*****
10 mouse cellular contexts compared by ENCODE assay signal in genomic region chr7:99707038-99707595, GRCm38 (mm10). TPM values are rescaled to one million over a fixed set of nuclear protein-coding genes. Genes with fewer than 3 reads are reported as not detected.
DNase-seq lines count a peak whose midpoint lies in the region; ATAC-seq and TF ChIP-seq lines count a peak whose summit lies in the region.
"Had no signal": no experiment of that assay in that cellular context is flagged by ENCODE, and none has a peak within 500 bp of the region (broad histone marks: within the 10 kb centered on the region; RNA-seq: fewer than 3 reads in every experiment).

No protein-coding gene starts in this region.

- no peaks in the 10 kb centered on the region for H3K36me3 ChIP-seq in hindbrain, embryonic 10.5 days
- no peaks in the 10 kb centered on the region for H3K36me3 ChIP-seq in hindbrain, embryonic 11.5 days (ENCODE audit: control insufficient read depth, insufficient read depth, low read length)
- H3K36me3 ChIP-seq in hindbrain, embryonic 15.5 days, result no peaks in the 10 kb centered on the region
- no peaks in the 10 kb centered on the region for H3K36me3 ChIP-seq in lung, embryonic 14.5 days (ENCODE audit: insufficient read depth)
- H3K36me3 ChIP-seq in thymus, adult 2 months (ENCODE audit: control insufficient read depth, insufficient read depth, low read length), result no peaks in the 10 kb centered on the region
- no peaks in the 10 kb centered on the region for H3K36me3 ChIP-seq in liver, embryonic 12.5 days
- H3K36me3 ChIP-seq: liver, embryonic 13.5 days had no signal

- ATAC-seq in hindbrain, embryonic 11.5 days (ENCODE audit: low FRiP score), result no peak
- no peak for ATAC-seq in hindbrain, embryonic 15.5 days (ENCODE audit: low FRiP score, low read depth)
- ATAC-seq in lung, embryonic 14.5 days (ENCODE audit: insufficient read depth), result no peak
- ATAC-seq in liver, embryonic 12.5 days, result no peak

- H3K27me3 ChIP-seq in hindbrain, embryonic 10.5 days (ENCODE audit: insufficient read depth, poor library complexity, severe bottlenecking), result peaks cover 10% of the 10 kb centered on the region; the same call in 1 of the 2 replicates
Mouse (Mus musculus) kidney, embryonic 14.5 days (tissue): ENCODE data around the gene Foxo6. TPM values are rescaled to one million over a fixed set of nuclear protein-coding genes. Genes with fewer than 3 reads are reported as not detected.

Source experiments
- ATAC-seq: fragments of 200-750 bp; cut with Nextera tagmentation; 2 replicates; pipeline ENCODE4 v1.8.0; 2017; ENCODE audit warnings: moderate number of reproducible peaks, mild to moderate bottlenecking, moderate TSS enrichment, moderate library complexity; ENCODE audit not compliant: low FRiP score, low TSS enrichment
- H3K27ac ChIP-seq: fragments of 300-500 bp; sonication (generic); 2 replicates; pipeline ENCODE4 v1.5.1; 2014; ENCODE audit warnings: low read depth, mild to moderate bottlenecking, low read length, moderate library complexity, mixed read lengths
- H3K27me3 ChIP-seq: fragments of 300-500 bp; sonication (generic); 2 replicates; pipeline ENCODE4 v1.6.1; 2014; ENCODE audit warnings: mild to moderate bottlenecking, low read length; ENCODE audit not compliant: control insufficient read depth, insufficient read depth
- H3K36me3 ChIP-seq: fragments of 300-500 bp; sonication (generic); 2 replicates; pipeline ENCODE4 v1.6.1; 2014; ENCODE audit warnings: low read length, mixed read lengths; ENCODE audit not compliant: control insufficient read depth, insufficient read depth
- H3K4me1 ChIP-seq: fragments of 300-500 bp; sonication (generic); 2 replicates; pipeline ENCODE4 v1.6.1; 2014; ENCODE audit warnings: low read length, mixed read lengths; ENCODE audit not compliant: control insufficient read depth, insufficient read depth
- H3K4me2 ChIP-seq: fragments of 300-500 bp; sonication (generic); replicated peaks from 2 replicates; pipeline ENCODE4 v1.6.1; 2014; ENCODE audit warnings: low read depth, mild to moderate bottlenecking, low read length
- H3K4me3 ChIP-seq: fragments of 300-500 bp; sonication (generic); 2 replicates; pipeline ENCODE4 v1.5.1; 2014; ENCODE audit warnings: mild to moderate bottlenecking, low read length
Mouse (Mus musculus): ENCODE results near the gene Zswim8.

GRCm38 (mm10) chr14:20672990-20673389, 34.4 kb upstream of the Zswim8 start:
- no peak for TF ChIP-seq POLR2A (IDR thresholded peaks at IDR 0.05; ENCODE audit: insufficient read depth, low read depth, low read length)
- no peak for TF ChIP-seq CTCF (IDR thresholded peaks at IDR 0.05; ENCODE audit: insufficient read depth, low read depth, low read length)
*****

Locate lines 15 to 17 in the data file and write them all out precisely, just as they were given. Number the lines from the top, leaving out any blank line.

- ATAC-seq in liver, embryonic 12.5 days, result no peak

- H3K27me3 ChIP-seq in hindbrain, embryonic 10.5 days (ENCODE audit: insufficient read depth, poor library complexity, severe bottlenecking), result peaks cover 10% of the 10 kb centered on the region; the same call in 1 of the 2 replicates
Mouse (Mus musculus) kidney, embryonic 14.5 days (tissue): ENCODE data around the gene Foxo6. TPM values are rescaled to one million over a fixed set of nuclear protein-coding genes. Genes with fewer than 3 reads are reported as not detected.